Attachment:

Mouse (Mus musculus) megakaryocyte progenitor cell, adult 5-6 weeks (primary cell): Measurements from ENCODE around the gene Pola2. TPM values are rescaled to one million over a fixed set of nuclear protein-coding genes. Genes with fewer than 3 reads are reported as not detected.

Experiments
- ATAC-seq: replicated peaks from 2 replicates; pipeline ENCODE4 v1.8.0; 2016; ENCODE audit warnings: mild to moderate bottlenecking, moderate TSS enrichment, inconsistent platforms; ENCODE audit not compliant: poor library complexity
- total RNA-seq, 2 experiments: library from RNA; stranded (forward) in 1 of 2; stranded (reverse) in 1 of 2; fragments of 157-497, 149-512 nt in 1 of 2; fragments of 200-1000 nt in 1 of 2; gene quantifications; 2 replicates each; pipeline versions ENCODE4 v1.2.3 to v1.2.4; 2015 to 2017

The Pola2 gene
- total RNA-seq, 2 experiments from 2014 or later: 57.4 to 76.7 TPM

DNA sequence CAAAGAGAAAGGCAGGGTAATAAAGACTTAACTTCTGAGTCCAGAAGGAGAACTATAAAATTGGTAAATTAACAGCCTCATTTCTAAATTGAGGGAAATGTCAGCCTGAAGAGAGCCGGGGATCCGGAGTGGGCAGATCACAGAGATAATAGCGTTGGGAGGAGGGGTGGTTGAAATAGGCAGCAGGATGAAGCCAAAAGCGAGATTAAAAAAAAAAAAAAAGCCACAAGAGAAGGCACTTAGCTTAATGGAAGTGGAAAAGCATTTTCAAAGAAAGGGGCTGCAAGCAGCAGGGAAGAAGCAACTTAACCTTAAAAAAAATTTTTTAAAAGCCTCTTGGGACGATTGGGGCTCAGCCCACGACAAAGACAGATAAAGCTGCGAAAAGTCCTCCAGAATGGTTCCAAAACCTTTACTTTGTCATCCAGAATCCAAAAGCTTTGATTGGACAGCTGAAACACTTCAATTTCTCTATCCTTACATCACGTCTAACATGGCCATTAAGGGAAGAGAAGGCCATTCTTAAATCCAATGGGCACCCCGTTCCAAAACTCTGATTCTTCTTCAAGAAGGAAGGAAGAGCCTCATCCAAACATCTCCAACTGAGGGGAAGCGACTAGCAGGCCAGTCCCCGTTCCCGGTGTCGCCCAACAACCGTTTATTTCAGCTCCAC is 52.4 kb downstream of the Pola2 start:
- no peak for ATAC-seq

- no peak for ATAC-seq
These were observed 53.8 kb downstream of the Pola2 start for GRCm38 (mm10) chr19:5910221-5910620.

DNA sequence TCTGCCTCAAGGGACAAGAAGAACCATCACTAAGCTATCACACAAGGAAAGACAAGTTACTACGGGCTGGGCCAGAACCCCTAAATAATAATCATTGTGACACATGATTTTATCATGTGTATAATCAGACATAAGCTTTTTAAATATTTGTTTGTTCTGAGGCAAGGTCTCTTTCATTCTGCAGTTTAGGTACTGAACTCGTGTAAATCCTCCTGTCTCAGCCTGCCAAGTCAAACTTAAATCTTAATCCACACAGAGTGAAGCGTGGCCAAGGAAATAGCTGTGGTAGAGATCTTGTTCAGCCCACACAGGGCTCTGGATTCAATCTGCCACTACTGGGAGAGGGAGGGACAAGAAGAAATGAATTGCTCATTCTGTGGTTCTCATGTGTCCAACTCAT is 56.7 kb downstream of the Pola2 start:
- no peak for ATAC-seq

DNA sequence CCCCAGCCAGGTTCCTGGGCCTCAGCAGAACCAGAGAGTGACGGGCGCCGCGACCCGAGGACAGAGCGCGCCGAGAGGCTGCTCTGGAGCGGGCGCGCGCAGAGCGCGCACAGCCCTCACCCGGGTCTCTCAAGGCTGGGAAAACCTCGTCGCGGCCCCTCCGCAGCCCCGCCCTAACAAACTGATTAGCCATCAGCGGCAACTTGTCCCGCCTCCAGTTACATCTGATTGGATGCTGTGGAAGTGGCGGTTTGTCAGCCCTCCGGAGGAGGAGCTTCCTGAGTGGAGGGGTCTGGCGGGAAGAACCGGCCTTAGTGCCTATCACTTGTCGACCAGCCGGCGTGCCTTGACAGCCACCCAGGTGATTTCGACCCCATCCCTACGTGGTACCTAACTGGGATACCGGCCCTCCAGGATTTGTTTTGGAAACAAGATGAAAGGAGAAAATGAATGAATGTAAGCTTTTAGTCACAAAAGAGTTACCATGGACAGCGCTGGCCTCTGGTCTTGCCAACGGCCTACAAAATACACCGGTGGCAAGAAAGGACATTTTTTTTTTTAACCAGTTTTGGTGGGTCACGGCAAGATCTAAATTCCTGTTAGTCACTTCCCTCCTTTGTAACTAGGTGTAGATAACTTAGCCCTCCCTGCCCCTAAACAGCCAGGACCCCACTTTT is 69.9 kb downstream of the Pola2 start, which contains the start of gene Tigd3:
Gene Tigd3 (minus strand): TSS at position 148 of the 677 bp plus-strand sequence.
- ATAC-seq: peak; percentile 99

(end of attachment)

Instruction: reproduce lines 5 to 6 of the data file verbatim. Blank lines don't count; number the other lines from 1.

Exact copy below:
The Pola2 gene
- total RNA-seq, 2 experiments from 2014 or later: 57.4 to 76.7 TPM